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Discussion in 'Landscape Architecture and Design' started by neighborguy, Sep 12, 2001.

  1. neighborguy

    neighborguy LawnSite Member
    Messages: 186

    I Am in the process of completing a patio that invovled burying the downspouts from the house and running them below grade to a lower point in the yard. THe problem that I have is the downspouts are 3" X 4" and the only connectors that I can find to connect to a 4" PVC pipe is a 2" X "3". anyone out there have any ideas if there is a product that I can use to reduce this size? If so any information about where to call would be helpful. Thanks in advance.
  2. BRL

    BRL LawnSite Bronze Member
    Messages: 1,211

    I've had that same problem before. I hunted at all of the hardware stores & did find reducers that work. You just have to search a little harder. If not, you can "crush" the end that needs to fit into the 2"-3" by cutting some slits into the end and bending the sides in to fit.
  3. GroundKprs

    GroundKprs LawnSite Bronze Member
    Messages: 1,969

    The 2x3 is common, so you can always find the adapters for them. 3x4 adapter is also made, just need to find a good hardware store or landscape supplier.
  4. paul

    paul Lawnsite Addict
    Messages: 1,625

    Try a pipe supply or pipe manufacter
  5. diginahole

    diginahole LawnSite Member
    Messages: 249

    You could try a bit of mortar around the downspout wher it meets the PVC. We do it like that, looks neat and tidy.

    XOFMOT LawnSite Member
    Messages: 161

    I had this same situation at my home last year. I looked high and low and couldn't find the larger size. What I winded up doing was to get a 4" ID rubber boot, it looks like a REAL BIG radiator hose, it comes with worm gear clamps on the ends and was aprox. 15" long. It is used to connect to 4" OD pipes together. It may not have been the correct way to solve the problem, but it sure works great! Good Luck!

    ERIC ROBERGE LawnSite Member
    Messages: 59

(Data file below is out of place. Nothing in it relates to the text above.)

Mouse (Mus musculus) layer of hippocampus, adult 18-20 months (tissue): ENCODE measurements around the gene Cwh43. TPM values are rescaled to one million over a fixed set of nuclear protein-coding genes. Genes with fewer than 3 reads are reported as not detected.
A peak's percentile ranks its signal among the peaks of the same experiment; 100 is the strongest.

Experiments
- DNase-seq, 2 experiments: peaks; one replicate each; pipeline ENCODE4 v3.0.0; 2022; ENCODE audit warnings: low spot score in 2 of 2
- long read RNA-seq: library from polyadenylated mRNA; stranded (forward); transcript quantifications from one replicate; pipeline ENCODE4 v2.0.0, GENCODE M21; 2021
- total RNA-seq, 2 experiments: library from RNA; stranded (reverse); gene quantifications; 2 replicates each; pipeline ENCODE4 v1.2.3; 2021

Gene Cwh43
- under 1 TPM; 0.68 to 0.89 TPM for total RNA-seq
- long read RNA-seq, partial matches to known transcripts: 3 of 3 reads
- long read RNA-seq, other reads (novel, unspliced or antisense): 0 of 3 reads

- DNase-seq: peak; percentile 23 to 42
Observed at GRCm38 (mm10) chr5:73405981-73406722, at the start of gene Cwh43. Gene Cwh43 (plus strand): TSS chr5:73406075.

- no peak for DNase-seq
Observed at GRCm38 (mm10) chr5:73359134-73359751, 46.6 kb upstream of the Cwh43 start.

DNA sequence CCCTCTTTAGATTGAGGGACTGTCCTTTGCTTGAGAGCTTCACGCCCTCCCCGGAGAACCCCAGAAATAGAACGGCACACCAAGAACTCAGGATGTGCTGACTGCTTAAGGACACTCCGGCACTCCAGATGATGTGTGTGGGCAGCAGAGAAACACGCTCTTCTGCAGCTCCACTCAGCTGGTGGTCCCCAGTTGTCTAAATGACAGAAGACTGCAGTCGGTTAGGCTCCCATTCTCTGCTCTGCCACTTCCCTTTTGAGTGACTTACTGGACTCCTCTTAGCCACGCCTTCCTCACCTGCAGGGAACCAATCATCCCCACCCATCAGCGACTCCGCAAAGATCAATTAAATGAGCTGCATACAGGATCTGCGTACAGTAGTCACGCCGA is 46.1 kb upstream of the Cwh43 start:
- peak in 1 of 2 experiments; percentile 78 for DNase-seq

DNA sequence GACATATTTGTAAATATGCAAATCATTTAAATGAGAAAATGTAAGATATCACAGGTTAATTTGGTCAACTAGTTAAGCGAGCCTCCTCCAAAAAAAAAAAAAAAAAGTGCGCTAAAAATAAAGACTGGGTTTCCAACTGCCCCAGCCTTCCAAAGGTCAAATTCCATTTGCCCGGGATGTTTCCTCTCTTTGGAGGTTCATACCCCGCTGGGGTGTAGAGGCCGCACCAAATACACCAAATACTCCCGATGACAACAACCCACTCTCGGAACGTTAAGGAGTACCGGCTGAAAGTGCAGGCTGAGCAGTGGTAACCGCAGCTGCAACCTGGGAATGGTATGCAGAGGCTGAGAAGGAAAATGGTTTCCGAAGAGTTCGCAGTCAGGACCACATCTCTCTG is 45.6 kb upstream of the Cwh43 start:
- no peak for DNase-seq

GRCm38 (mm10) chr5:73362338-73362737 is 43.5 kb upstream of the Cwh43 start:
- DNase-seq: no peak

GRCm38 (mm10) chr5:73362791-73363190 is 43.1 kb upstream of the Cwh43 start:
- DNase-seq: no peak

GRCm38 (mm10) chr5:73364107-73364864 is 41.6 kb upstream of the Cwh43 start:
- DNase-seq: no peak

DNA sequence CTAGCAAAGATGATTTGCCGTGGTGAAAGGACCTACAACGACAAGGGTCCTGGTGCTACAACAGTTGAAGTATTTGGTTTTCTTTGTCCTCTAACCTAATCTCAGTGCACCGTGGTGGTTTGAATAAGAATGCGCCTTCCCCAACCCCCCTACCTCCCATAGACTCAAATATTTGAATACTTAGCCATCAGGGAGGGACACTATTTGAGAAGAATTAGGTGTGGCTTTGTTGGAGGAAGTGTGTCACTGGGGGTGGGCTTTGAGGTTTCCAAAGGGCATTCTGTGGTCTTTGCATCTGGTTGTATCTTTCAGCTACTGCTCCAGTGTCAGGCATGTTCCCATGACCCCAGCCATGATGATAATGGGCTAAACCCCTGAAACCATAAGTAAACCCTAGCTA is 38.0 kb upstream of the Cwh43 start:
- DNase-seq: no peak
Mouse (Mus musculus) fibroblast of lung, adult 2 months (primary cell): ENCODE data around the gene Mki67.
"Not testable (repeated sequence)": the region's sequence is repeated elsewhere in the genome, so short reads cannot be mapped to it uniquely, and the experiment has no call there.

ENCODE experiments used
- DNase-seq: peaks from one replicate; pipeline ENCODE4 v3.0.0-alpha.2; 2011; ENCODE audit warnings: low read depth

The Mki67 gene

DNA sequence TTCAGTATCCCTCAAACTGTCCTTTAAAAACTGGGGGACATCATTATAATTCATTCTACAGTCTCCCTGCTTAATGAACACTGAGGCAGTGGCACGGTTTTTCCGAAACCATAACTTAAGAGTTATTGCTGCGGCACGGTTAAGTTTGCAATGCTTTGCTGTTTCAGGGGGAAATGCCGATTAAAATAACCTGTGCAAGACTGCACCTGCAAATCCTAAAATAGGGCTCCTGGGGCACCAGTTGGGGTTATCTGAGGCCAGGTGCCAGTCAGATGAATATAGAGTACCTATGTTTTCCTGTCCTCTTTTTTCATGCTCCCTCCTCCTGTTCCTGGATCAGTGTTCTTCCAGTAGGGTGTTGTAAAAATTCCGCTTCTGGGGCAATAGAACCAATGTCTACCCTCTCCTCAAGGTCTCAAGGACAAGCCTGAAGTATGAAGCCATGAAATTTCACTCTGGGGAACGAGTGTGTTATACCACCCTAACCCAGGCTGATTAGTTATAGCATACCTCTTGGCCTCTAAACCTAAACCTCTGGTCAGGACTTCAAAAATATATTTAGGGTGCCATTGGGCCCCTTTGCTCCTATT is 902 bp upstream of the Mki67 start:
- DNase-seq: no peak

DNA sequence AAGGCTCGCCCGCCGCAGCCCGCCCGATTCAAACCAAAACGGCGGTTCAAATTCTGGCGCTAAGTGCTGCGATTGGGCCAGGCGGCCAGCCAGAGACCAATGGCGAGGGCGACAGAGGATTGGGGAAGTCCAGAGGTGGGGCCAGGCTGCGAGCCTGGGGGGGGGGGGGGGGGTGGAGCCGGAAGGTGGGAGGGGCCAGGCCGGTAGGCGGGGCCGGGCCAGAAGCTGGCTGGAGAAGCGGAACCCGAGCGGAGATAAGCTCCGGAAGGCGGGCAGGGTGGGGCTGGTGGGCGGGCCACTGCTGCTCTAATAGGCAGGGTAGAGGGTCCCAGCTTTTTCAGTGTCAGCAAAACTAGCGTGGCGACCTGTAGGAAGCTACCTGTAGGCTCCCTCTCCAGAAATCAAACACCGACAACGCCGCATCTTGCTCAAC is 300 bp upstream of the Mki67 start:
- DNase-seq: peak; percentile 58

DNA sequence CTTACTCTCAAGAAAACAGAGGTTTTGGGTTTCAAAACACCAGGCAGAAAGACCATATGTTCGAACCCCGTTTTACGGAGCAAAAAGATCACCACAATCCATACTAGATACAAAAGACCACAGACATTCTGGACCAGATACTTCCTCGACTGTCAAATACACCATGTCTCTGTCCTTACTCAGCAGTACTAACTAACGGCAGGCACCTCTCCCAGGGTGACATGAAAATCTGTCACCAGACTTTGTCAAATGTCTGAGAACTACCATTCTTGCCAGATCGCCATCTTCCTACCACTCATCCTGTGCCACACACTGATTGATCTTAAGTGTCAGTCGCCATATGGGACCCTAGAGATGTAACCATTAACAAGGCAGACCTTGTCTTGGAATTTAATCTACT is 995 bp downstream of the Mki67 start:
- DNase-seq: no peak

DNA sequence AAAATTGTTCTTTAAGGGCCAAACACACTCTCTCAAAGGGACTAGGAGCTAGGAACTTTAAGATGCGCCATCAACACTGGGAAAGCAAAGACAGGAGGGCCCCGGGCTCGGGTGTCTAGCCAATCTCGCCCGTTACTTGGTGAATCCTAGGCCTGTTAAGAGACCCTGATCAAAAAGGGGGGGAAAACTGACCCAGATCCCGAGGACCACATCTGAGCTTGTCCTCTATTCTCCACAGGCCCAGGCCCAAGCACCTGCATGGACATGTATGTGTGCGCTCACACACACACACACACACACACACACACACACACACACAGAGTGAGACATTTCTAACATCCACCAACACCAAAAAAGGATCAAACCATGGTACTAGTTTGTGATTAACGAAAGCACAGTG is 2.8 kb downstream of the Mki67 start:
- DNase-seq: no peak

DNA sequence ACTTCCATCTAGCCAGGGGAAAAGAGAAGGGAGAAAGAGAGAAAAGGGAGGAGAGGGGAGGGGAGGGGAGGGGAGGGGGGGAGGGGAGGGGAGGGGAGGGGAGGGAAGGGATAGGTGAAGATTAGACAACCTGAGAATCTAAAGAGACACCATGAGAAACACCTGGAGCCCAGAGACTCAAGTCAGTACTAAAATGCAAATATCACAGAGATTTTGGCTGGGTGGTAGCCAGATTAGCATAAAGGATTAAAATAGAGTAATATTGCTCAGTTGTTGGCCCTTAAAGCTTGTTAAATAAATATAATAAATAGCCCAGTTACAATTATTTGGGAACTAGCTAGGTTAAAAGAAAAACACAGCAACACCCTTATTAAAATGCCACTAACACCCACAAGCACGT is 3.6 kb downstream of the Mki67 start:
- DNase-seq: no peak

You can use concrete by using 5" pvc pipe as a mold. make the shape you need out of the pvc and cut out a slit on the top side of the form. then pour the concrete around the joint. use duct tape around the joint to keep the concrete out of your drainpipe.
    you can add color to the concrete to make it blend with the house or landscape.
    It helps to score the bottom of the form so you can break it in half to remove it.
  8. GroundKprs

    GroundKprs LawnSite Bronze Member
    Messages: 1,969

  9. kris

    kris LawnSite Bronze Member
    from nowhere
    Messages: 1,578

    a bit off topic here... does your climate have freezing temps?.

    Here with all the thaw , freeze cycles the only way to have a setup like your describing is to also make sure you can disconnect it , above ground, when winter arrives. If not the pipe will just freeze and backup, causing problems.

    ERIC ROBERGE LawnSite Member
    Messages: 59

    Freezing temps are not much of a problem here in Atlanta,Ga. if we do get freezing temps it is at night and temps warm up during the day. We dont get much in the way of frozen precip down here so frozen down spouts are not a problem.
    However, your right. You folks up north might run into a problem with that setup. I am sure it wouldnt be hard to come up with some sort of solution.
    I have lived here all my life and the most snow I have seen is 6 inches. Thats just enough to get the dirt bike out and make some mud.

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